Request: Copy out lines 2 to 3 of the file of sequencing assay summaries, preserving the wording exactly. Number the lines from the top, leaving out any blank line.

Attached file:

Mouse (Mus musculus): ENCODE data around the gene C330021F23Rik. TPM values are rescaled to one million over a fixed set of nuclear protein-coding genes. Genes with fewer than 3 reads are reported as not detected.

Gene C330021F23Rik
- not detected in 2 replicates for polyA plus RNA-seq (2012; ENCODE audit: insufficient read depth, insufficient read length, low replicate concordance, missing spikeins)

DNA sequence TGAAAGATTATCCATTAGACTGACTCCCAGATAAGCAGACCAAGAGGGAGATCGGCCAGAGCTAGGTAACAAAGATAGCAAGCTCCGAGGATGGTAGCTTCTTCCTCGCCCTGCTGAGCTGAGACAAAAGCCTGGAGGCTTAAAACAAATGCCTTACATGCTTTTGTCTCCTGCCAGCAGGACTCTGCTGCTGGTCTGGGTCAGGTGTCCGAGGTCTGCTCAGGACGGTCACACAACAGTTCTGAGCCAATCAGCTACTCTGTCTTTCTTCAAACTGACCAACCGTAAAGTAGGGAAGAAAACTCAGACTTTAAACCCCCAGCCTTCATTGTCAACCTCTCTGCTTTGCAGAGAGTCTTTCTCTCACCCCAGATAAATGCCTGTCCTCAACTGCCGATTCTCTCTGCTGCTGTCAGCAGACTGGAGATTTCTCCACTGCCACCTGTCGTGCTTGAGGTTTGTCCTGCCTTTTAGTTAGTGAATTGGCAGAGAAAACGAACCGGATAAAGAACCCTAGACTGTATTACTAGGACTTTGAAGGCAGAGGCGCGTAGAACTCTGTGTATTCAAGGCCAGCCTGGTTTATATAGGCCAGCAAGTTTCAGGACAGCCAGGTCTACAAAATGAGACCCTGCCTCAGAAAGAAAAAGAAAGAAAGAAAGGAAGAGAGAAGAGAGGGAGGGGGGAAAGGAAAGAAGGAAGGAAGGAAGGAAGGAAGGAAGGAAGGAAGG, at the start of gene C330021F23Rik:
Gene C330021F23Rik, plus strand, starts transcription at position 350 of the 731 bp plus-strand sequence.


Gene C330021F23Rik
- not detected in 2 replicates for polyA plus RNA-seq (2012; ENCODE audit: insufficient read depth, insufficient read length, low replicate concordance, missing spikeins)